Parramatta Female Factory Precinct is significant for its ability to tell the stories of women and children in care or confined to institutions over the course of 150 years of Australian history. Approximately 1 in 7 Australians are descended from the convict women of the Female Factory, the children of the Orphanage School and the Parramatta Girls Training Home.
This precinct is the birthplace of interventionist welfare practices with the forced removal of children from their convict mothers introduced at the Female Factory in 1823. This practice became policy by the turn of the 20th century with the forced removal of indigenous children.
In 2004 the Australian Senate estimated upwards and possibly more than 500,000 Australians experienced institutional or out-of-home care as children in the 20th century. Today they are known as the Forgotten Australians.
Parramatta Female Factory Precinct is located on the traditional lands of the Burramatta Darug people. Dispossession of their traditional lands began with the arrival of the First Fleet and the exploration of the region by colonists in April 1788. Initially, contact between the Burramatta and settlers was friendly but as the settlement grew larger both groups clashed over resources and control.
Once a gathering place of the salt and freshwater Darug people, anecdotal evidence suggests that the land upon which the Orphanage was later built was sacred to Darug women as a birthing site.
Despite the trials and tribulations arising from settlement, today the Western Sydney region is home to the largest population of Indigenous people in Australia.
Parramatta early settlement
Established as a gaol town and government farm in November 1788 within a decade Parramatta became a flourishing settlement where today visitors can see many early colonial buildings and places including Old Government House, Salters Dairy, Lancer Barracks, Hambelton Cottage, Elizabeth Farm and St John's cemetery.
PrecinctMills & Land Grants
In 1792 former convict Charles Smith was granted 30 acres of land which today forms part of the precinct. In 1798 a government mill was built beside Smith's property near the present day footbridge to Parramatta Park at the southern boundary of the Orphan School/ Girls Home. In 1806 Samuel Marsden purchased Smith's farm and together with an additional 6 acres established a new mill where the Toongabbie and Darling Mills Creeks enter the Parramatta River. In the same year Governor William Bligh was granted 105 acres along the river extending from Marsden's property to the township of Parramatta.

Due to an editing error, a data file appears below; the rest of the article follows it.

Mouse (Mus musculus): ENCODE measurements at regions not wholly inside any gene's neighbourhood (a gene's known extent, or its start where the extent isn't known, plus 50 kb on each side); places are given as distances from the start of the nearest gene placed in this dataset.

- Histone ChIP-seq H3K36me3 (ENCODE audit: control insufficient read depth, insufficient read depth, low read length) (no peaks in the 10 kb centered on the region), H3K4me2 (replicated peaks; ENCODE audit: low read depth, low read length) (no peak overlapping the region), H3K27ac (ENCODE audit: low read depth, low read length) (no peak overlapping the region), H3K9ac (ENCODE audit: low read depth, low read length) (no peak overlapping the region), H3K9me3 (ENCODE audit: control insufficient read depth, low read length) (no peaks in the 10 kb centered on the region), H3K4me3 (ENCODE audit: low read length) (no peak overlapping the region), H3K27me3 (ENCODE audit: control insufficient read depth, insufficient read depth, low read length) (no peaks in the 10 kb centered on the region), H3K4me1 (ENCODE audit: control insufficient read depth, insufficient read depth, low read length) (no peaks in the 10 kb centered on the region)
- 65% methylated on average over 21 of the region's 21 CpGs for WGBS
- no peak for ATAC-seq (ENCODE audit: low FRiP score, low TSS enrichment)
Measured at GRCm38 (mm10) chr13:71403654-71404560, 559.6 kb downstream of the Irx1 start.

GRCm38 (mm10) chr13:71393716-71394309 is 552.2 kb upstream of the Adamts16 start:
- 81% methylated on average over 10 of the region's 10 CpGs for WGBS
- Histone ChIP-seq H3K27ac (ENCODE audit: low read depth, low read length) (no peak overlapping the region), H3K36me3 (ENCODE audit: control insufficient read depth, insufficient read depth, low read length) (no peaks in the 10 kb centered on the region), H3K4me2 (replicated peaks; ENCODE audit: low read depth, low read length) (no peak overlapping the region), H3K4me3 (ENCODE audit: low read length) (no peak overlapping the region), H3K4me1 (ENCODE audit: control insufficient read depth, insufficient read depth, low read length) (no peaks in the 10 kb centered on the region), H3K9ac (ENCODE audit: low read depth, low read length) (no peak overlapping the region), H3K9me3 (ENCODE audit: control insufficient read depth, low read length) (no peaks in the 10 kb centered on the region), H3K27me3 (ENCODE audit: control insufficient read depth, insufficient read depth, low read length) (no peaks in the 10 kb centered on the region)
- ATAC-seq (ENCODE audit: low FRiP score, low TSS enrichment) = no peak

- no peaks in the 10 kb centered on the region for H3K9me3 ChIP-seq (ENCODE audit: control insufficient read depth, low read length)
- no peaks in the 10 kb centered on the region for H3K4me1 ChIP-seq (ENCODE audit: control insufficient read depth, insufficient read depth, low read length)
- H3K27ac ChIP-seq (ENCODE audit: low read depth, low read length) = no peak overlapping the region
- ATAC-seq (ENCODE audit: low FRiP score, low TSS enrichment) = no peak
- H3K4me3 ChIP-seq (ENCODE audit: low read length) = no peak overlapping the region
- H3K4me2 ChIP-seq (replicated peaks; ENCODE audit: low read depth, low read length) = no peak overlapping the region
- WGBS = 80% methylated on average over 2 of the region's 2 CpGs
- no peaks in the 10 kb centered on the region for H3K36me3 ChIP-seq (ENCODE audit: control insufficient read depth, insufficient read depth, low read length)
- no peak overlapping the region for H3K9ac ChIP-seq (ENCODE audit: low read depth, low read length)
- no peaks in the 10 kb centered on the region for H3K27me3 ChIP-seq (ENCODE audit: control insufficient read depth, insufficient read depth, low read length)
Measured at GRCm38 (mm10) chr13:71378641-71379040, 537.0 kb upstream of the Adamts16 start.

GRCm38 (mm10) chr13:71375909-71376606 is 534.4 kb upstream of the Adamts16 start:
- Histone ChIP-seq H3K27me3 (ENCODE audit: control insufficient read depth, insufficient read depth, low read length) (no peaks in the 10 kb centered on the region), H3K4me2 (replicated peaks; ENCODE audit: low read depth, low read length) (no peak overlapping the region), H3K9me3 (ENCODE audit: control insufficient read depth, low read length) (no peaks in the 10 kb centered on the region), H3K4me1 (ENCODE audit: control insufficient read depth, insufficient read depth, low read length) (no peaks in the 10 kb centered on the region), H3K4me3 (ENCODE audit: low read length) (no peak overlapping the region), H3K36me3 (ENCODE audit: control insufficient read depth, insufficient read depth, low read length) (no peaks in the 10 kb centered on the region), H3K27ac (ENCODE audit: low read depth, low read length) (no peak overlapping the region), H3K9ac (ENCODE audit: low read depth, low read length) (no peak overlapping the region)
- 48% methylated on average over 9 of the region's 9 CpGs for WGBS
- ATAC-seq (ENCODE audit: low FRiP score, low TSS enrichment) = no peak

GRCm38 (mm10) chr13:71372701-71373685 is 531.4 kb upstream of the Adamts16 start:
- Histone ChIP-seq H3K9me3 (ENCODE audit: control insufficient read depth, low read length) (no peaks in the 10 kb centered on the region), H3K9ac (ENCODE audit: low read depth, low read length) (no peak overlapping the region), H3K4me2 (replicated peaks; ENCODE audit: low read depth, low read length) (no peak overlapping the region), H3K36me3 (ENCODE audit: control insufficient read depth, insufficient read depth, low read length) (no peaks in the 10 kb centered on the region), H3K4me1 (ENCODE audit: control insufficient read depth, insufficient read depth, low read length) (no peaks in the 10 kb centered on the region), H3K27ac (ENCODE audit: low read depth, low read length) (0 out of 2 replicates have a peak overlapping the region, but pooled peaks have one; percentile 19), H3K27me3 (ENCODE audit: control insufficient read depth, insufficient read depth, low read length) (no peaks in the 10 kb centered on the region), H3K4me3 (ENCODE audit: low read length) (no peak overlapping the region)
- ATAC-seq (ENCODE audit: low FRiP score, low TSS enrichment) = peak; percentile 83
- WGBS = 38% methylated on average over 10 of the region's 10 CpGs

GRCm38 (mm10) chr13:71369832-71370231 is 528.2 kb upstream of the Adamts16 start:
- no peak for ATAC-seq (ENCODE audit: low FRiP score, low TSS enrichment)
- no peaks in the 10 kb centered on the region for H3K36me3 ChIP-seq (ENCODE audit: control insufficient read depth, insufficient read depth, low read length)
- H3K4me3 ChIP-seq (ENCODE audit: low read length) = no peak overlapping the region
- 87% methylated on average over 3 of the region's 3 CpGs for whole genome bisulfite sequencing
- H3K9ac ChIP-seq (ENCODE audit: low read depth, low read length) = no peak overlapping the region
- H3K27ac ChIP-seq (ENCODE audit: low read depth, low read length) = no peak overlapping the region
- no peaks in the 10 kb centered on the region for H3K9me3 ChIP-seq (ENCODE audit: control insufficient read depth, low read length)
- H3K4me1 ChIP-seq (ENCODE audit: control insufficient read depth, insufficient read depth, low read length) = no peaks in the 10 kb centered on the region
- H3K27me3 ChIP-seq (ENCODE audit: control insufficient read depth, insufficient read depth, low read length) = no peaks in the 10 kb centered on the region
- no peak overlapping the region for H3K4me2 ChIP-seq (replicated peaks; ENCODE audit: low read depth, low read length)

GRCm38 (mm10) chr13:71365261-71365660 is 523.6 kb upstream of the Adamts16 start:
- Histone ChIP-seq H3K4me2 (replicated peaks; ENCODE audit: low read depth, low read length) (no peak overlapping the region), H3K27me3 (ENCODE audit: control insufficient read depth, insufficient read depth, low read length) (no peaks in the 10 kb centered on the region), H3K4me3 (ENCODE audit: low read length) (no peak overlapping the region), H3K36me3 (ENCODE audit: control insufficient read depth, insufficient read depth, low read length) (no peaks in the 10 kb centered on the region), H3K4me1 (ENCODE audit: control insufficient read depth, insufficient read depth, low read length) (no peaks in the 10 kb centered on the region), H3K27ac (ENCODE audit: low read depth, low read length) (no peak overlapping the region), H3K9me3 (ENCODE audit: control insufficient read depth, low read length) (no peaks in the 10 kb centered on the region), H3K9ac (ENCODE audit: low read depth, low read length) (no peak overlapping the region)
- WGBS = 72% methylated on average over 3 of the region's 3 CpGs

In 1796 the first gaol was built in Parramatta on the present day location of Prince Alfred Park. This 100 ft long log walled structure was enclosed within a yard secured by a high paling fence. The gaol was damaged by fire on two occasions and in 1804 was rebuilt using stone with a floor above to house convict women.
Weaving looms operated by male convicts under the supervision of master weaver George Mealmaker were set up in a separate workroom along the enclosure's perimeter. Women were put to work washing, combing, carding and spinning wool and flax for weaving and at night slept amid the wool bales with their children in the Factory above the Gaol.
A Factory and Barracks for Convict Women
Convict women were perceived as a drain on the public purse particularly those who could not been assigned to settlers. For some they posed a moral threat to the fabric of society best put away 'out of sight, and out of mind' from the general population. This together with increased arrivals, poor conditions and the general inadequacy of the town's gaol determined Governor Macquarie to erect a new factory and barracks - a Female Factory, on a 4 acre allotment of Bligh's former grant about a kilometre north of the original gaol.
A New Gaol for Parramatta
In 1836 work commenced on a new gaol for Parramatta just north of the Female Factory bordering the Marsden property. The original gaol continued to be used for felons and prisoners awaiting trial, for fines and as confines for emancipated or non convict females and debtors until 1842. Once abandoned the site was used as a dumping ground until 1874 when it was gazetted as Alfred Square. No trace of its buildings or structures remain.